Porstmouth Patch –


Important Health Advisory for Parents Regarding the Candy, Smarties

We have recently become aware of an unsafe, new trend among some of our middle school students – smoking or snorting the candy, Smarties. Our research has taught us this is a widespread phenomenon and is the subject of many You-Tube videos.

To smoke Smarties, students crush the candies into a fine powder while it is still in its wrapper, tear off an end, pour the powder into their mouths and blow out the smoke. Some are able to put the powder into their mouths and blow it out their noses. Thus, they imitate a smoker’s exhale.

To snort Smarties, students use a straw or a rolled up piece of paper to snort the fine, crushed candy powder up into their nasal cavities. .The “benefit” for students engaging in this practice is unknown. However, the risks, associated with inhaling Smarties smoke or snorting Smarties, are many and include:

Cuts- if the Smarties have not been finely crushed, pieces may act like razor blades cutting the tissue with which they come in contact.

Infection – sugar residue may remain in the nasal cavity, sinuses and/or lungs. This residue may lead to infections, cough, wheezing, and possible respiratory arrest.

Scarring of the nasal cavity – anything snorted can lead to scarring of the nasal passages. Also if a piece of the Smartie becomes lodged in the nasal cavity it may need to be removed by a specialist.

Irritation of the lungs – smoking or snorting Smarties can lead to a smoker’s cough which can cause laryngospasms causing the voice box to spasm or close.

Allergic reaction – if the child is allergic to sugar, snorting or smoking Smarties can lead to an immediate allergic reaction.

Possible Maggots – Dr. Oren Friedman, a Mayo Clinic nose specialist, has cautioned that frequent snorting could even rarely lead to maggots feeding on the sugary dust wedged inside the nose.

Precursor to future cigarette smoking and drug use – although there is no addictive piece to Smarties, the concern is this behavior may lead to cigarette smoking or snorting of drugs.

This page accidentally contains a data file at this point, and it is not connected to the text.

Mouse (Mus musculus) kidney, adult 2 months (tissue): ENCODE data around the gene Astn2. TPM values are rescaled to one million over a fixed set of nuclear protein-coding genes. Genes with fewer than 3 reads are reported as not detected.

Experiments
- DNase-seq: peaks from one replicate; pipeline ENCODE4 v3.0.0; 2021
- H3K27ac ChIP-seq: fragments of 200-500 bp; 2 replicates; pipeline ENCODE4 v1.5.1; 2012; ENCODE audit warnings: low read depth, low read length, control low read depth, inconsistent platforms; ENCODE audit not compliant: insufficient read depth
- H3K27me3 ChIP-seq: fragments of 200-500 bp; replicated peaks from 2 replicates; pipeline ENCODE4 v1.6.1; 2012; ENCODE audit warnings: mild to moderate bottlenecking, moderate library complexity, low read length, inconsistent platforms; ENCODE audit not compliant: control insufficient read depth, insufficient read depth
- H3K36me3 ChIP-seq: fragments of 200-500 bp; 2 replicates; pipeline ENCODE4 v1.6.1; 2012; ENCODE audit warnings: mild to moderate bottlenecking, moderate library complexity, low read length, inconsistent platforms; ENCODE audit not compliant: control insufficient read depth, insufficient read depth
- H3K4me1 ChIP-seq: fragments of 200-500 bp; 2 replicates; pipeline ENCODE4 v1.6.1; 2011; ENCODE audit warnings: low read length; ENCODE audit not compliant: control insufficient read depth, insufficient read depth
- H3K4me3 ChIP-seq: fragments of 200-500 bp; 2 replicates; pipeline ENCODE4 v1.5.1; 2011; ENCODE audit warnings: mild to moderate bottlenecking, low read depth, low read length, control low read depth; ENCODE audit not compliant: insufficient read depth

This e-mail has been sent to you by PORTSMOUTH MIDDLE SCHOOL. To maximize their communication with you, you may be receiving this e-mail in addition to a phone call with the same message. If you wish to discontinue this service, please inform PORTSMOUTH MIDDLE SCHOOL either IN PERSON, by US MAIL, or by TELEPHONE at 401-849-3700.


First of all, kids have been snorting sugar forever. Generations and generations of children taking bumps of powdered candy to the dome. I remember I was the George Jung of Pixie Stix for a brief period. Crazy times. And now Smarties are what’s hot on the teenage streets. The bottom line is kids want to be cool and they think doing this will make them cool so they do it. And when you’re in middle school, it actually does make you cool, because middle school kids are idiots.

But how about this informative and medically accurate email? Chock-full of rational thoughts. Like for instance, how they say crushed up sugar is the same thing as razor blades. OK. Or that Smartie residue can lead to respiratory arrest. Duh. Oh and I especially liked that other point about the maggots infesting kid’s faces. Few specks of sugar dust and next thing you know slimy maggots are colonizing your brain. And that’s coming from a doctor so its gotta be true. See this is the type of stuff that parents need to know if they don’t want their kids dropping dead. Remember, as long as you only eat Smarties with your mouth, there’s no danger at all. But as soon as you put that same exact Smartie up your nose, you’re basically a chain smoking drug addict with cancer lungs.


PS – I love the part where they say that if a child is allergic to sugar, they could have an allergic reaction if they ingest sugar. These guys must have some top scientists in their laboratory.